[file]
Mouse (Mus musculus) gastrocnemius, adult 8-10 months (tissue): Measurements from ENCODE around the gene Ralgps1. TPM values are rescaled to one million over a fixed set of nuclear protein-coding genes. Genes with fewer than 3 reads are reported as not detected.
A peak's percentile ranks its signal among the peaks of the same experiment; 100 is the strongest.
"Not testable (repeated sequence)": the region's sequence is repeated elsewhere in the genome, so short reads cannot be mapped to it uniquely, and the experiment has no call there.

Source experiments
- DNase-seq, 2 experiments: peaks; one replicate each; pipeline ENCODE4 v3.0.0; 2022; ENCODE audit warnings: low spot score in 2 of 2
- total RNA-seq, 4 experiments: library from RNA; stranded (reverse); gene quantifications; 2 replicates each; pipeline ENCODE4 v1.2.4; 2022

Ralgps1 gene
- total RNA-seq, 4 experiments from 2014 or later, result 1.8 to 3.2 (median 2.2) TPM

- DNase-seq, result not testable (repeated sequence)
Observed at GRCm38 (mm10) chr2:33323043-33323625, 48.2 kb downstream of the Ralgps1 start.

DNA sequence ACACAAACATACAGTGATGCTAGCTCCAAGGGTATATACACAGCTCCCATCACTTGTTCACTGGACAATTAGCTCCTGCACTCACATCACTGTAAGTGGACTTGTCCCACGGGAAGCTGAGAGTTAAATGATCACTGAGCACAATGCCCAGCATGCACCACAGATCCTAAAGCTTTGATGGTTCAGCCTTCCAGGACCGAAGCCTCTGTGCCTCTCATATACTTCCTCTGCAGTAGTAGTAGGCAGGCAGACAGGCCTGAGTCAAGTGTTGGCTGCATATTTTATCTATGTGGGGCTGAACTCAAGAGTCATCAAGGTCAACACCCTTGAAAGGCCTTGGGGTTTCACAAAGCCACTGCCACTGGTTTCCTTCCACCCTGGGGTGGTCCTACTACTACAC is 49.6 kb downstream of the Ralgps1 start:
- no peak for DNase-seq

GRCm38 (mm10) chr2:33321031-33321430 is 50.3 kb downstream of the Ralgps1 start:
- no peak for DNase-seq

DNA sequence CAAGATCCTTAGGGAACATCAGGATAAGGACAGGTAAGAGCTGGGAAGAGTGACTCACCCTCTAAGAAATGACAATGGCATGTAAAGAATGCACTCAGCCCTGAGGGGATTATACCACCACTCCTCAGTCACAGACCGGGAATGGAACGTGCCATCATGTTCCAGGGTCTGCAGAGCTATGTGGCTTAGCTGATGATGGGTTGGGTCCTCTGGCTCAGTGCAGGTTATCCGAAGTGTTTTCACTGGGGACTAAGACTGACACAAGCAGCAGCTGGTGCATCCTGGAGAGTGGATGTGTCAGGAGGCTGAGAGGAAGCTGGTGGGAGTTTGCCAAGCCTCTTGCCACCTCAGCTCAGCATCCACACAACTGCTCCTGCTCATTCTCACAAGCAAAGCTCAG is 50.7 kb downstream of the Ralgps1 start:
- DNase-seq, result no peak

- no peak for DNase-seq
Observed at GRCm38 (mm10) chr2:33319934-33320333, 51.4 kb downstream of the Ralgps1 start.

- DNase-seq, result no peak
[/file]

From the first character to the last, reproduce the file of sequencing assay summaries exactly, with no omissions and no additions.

Mouse (Mus musculus) gastrocnemius, adult 8-10 months (tissue): Measurements from ENCODE around the gene Ralgps1. TPM values are rescaled to one million over a fixed set of nuclear protein-coding genes. Genes with fewer than 3 reads are reported as not detected.
A peak's percentile ranks its signal among the peaks of the same experiment; 100 is the strongest.
"Not testable (repeated sequence)": the region's sequence is repeated elsewhere in the genome, so short reads cannot be mapped to it uniquely, and the experiment has no call there.

Source experiments
- DNase-seq, 2 experiments: peaks; one replicate each; pipeline ENCODE4 v3.0.0; 2022; ENCODE audit warnings: low spot score in 2 of 2
- total RNA-seq, 4 experiments: library from RNA; stranded (reverse); gene quantifications; 2 replicates each; pipeline ENCODE4 v1.2.4; 2022

Ralgps1 gene
- total RNA-seq, 4 experiments from 2014 or later, result 1.8 to 3.2 (median 2.2) TPM

- DNase-seq, result not testable (repeated sequence)
Observed at GRCm38 (mm10) chr2:33323043-33323625, 48.2 kb downstream of the Ralgps1 start.

DNA sequence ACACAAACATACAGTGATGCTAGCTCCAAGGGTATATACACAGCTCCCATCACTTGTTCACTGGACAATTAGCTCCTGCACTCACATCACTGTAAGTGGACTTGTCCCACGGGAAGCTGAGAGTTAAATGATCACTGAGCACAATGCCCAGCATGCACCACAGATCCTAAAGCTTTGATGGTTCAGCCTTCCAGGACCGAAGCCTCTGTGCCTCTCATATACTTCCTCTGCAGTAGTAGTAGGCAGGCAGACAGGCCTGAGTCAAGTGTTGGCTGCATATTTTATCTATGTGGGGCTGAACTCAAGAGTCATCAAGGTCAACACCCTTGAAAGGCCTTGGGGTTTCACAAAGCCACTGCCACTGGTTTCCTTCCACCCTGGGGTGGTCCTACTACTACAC is 49.6 kb downstream of the Ralgps1 start:
- no peak for DNase-seq

GRCm38 (mm10) chr2:33321031-33321430 is 50.3 kb downstream of the Ralgps1 start:
- no peak for DNase-seq

DNA sequence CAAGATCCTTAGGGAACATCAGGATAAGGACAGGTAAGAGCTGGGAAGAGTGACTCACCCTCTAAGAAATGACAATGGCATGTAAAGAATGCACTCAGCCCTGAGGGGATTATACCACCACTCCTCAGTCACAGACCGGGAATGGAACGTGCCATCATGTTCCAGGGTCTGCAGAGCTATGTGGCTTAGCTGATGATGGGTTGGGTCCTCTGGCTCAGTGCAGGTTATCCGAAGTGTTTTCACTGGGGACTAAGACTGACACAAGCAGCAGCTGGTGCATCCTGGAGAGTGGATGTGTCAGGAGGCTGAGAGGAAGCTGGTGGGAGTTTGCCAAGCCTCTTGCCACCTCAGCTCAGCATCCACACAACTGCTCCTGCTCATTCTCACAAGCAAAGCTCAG is 50.7 kb downstream of the Ralgps1 start:
- DNase-seq, result no peak

- no peak for DNase-seq
Observed at GRCm38 (mm10) chr2:33319934-33320333, 51.4 kb downstream of the Ralgps1 start.

- DNase-seq, result no peak